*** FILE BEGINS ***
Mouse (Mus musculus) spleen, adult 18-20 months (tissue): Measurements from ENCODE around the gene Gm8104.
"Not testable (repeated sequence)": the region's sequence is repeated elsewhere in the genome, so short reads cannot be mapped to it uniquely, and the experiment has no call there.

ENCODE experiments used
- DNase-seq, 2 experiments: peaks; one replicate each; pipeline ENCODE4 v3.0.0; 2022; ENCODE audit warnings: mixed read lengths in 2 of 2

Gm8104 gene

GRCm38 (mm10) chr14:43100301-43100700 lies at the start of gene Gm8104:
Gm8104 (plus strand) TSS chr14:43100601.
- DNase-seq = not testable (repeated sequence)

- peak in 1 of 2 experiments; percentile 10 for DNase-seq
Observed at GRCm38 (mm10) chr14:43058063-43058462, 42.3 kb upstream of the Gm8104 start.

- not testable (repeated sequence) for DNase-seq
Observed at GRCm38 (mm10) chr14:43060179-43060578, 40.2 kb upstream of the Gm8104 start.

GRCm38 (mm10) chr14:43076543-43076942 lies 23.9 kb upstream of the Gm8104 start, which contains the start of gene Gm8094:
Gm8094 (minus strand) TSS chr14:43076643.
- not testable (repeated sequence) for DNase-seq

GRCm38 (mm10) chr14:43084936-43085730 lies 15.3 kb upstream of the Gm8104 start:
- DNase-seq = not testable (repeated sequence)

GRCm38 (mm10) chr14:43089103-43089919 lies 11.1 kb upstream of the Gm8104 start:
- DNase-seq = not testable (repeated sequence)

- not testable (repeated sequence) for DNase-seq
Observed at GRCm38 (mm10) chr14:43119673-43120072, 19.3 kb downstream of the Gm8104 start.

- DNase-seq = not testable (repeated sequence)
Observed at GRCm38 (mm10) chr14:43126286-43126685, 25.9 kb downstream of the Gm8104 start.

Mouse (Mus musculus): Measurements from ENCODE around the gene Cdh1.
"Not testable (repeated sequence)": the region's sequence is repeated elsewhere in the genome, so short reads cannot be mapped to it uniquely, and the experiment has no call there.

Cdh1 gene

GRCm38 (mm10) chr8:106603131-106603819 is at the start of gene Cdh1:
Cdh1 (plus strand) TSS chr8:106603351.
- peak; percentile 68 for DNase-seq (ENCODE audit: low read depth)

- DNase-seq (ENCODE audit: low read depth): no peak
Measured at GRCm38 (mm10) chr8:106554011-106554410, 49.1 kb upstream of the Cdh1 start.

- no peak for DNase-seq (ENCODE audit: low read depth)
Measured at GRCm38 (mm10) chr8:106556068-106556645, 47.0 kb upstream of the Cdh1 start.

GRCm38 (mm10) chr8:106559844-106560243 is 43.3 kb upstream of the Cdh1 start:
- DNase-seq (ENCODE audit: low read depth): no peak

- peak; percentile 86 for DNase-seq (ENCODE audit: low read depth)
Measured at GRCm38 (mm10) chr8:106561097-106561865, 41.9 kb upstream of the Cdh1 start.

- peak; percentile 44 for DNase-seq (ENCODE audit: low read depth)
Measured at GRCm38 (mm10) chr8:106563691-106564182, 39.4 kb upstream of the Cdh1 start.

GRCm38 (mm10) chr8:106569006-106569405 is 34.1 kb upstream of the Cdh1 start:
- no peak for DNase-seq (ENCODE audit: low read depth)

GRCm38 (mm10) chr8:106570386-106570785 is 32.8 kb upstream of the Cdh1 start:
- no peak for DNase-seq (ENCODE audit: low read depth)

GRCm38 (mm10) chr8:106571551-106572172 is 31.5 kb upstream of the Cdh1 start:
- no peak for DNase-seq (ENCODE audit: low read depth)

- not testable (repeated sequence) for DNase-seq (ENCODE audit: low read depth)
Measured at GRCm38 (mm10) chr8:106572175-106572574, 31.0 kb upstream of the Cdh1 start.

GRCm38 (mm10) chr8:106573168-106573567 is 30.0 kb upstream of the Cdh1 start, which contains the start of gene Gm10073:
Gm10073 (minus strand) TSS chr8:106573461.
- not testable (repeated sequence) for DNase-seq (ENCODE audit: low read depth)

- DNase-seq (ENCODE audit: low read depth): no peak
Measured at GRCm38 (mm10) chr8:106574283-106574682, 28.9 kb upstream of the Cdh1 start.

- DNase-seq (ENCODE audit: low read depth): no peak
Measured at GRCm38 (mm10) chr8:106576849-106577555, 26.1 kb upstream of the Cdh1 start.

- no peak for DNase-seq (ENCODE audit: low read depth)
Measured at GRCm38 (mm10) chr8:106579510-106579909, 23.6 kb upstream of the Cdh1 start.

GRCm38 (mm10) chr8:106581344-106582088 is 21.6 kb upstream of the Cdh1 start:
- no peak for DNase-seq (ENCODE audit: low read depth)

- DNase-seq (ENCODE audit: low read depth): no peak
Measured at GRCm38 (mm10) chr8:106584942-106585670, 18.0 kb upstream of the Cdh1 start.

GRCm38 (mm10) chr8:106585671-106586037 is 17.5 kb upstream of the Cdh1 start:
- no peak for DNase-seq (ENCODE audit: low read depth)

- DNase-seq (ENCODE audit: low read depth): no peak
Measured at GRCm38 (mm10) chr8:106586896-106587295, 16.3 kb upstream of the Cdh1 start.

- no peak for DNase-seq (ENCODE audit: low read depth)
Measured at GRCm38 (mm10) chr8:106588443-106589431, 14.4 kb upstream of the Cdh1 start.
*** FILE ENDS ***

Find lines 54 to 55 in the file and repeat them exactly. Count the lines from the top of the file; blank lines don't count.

Measured at GRCm38 (mm10) chr8:106576849-106577555, 26.1 kb upstream of the Cdh1 start.

- no peak for DNase-seq (ENCODE audit: low read depth)